If the 49ers are serious about winning the Super Bowl, they should move heaven and earth to sign Peyton Manning — if Manning is healthy. Sure, that is a big "if," but it's easy enough to gauge Manning's game readiness.

Former Press Democrat sportswriter Matt Maiocco of CSNBayArea is reporting the Niners have no interest in signing Manning — they are working on a multiyear contract with incumbent quarterback Alex Smith.

The conclusion is painfully obvious: The 49ers are not serious about winning the Super Bowl.

What a shame.

What a rip-off.

What a collective failure of nerve.

Let's be real clear about this. Manning, who will be 36 later this month, is one of the greatest quarterbacks who ever lived. He is a certain Hall of Famer.

Smith is most definitely not one of the greatest quarterbacks who ever lived. He never will be one of the greatest quarterbacks who ever lived. He is a pretty good quarterback who always will remain a pretty good quarterback — nothing more. On the other hand, he's a very nice guy.

Why do the 49ers need Manning?

They have a championship-caliber defense but their offense is not championship-caliber. They need an offense to complement the defense. It's more than that — they owe their defense a worthy offense.

Smith is holding back the 49ers' offense — he is their lack and their limit. They need a better quarterback. They have a chance to get a better quarterback. Get Manning.

Smith is reluctant to make high-risk/high-reward throws, maybe because he's not good at them. He checks down all the time to safe, unimportant passes. He is the master of three-and-out. Manning can complete high-risk/high-reward throws 24/7. And he loves the challenge. A great team needs a quarterback who thrives by living on the edge.

The 49ers play a safety-first offense, partly because of Smith, partly because they lack deep-threat wide receivers — a problem they say they will rectify. With Manning, they could be bombs away. They need to be bombs away.

The 49ers stink in the red zone. Manning would change all that.

Jim Harbaugh always says there is open competition for starting quarterback. He said this at the end of last season. Open competition is Harbaugh's creed. OK, honor your creed. Throw Manning into open competition with Smith. Who do you think would win that competition?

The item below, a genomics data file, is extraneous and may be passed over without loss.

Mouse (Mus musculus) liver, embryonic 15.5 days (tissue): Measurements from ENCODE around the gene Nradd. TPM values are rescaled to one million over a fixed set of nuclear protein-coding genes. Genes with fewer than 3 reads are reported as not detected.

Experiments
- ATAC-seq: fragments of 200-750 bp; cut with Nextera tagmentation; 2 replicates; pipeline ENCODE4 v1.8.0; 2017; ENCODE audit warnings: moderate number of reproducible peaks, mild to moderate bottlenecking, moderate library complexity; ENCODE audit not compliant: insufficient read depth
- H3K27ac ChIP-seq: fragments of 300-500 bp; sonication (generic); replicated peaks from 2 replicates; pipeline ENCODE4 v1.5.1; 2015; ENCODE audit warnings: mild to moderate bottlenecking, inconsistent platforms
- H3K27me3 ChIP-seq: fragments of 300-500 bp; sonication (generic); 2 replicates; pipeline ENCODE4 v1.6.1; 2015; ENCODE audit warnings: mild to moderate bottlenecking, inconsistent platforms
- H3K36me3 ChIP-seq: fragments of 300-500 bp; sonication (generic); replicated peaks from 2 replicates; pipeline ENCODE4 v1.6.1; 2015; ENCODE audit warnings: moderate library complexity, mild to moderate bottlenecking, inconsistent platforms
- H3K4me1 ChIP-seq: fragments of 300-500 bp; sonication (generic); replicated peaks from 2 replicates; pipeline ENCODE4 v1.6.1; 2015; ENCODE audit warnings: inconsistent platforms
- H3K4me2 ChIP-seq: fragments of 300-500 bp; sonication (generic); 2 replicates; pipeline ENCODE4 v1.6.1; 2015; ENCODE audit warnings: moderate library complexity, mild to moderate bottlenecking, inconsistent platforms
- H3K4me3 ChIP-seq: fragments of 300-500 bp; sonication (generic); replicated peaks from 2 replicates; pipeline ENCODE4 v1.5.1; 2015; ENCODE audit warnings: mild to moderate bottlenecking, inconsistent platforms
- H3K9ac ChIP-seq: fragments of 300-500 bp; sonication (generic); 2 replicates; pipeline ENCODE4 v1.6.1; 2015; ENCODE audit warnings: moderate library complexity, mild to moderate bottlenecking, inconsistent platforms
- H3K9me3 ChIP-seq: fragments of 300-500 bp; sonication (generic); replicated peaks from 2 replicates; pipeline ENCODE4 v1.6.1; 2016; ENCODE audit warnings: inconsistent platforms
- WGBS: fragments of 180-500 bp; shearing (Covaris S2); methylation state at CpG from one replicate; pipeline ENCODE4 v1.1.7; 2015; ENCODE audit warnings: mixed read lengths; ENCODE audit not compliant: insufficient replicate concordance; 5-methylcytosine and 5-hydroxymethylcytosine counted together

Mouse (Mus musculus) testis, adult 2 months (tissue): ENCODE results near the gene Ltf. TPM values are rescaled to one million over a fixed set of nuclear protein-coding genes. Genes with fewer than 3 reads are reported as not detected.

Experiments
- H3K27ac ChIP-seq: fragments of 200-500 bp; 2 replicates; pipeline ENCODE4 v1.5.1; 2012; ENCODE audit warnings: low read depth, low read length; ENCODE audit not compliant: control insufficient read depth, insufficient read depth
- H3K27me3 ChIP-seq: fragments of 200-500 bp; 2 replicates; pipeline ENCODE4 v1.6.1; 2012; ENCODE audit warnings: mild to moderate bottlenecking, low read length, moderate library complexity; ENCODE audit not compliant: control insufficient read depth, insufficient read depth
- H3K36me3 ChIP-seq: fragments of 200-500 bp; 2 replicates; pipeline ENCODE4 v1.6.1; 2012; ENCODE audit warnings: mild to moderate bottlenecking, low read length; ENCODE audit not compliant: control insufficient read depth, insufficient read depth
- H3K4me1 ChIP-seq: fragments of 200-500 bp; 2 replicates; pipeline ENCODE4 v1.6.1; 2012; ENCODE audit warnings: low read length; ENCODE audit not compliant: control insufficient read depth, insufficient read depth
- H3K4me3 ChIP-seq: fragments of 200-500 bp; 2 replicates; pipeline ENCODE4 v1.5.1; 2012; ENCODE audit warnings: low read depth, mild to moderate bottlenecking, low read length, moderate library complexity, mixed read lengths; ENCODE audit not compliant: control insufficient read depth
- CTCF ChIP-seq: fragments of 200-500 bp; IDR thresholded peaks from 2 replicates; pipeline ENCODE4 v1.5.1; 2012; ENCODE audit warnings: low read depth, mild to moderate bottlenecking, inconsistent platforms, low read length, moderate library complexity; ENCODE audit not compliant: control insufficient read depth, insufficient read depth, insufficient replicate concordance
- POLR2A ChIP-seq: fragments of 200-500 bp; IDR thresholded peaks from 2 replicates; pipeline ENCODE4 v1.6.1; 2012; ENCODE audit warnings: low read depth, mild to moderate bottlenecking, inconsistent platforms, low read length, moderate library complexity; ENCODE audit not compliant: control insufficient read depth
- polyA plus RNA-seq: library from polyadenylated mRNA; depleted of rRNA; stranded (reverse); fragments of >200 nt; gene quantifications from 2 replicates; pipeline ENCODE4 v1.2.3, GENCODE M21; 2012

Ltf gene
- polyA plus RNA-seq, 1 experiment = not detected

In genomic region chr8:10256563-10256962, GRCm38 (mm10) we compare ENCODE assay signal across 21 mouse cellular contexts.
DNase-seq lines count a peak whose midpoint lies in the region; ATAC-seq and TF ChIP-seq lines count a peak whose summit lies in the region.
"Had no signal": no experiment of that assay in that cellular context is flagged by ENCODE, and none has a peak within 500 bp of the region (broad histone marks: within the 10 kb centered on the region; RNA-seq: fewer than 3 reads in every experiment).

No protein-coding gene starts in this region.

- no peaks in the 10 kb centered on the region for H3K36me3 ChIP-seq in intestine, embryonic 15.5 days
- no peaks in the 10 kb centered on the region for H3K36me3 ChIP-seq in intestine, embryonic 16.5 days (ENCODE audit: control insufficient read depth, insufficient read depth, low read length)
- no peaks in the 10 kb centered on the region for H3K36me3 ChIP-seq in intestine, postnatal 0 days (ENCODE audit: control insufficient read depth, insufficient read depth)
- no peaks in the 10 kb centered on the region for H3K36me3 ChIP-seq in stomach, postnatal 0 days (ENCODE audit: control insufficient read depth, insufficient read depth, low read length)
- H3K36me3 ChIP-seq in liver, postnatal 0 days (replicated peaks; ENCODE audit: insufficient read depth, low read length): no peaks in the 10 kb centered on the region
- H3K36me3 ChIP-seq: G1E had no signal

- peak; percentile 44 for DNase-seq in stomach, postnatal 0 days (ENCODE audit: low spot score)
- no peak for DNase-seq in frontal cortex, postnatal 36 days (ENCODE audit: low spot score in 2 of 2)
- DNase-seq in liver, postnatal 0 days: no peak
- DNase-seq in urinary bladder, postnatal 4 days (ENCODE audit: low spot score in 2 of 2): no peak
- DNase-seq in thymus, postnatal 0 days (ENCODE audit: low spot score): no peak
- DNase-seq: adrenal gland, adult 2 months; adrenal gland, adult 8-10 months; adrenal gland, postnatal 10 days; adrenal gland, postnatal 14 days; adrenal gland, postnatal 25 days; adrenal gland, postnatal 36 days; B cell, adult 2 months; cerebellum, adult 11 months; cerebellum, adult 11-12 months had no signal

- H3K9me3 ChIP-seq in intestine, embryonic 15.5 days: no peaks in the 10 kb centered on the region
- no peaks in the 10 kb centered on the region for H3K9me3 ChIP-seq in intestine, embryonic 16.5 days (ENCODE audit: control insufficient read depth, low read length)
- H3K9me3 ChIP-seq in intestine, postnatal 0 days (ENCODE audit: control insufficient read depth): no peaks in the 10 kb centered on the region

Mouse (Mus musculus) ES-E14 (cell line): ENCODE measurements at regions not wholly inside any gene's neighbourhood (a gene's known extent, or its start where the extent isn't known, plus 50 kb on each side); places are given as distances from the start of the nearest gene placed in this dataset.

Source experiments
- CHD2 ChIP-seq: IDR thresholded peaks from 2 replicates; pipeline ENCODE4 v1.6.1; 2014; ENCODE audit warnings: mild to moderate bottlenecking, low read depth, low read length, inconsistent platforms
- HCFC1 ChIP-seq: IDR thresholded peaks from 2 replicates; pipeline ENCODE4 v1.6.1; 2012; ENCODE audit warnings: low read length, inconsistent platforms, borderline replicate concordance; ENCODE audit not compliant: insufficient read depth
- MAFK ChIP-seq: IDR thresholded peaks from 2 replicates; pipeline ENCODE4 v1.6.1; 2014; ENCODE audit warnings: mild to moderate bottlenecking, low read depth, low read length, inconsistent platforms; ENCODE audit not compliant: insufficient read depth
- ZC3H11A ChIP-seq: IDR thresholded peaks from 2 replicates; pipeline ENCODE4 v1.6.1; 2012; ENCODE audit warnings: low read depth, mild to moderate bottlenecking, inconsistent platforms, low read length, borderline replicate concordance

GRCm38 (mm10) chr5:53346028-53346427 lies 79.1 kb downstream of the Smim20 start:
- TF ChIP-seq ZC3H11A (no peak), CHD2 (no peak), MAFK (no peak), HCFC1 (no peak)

If Colin Kaepernick really is the 49ers' quarterback of the future, whom do you think he would learn more from — Manning or Smith? The answer is obvious — Manning. Kaepernick plays like Manning. He makes smart, quick decisions like Manning. Smith is the opposite. He plays not to lose.

So, what would prevent the 49ers from going all out for Manning?

They are cheap. They have convinced themselves Smith is better than he is.

They foolishly think they can win a Super Bowl with Smith.

Harbaugh is not as brave as he seems. What does that mean?

Harbaugh portrays himself as Coach as Tough Guy. He likes to project total tough guy. But maybe he isn't so tough, after all. Maybe he won't pull the trigger on Manning because deep down he's afraid he can't stand up to someone with that self-confidence and that will and pride.

Harbaugh needs a perpetual pupil as his quarterback. Manning would hardly submit to being a pupil.

Harbaugh is used to bossing around Smith, the meek and mild. He won't be able to boss around Manning, a superstar with a superstar ego. When he starts buzzing in Manning's helmet before the play, Manning might tune him out. When he starts telling Manning how to throw or place his feet, Manning might remind Harbaugh that he was, after all, a pretty mediocre quarterback in his day. Manning might say he knows more about playing quarterback than Harbaugh.

And please don't say Harbaugh stood up to Andrew Luck, another superstar.

Luck was a college kid in awe of Harbaugh. Luck had a lot to learn. This deal would be entirely different.

If the Niners win the Super Bowl with Manning, they will be identified as Manning's team, not Harbaugh's team. Maybe that would rankle Harbaugh.

OK, those are the arguments on each side of the issue. And here is the inescapable conclusion.

If the 49ers don't go after Manning — and it seems they won't — it means one thing and one thing only. They are not trying to win the Super Bowl any time soon.

For more on the world of sports in general and the Bay Area in particular, go to the Cohn Zohn at cohn.blogs.pressdemocrat.com. You can reach Staff Columnist Lowell Cohn at lowell.cohn@pressdemocrat.com.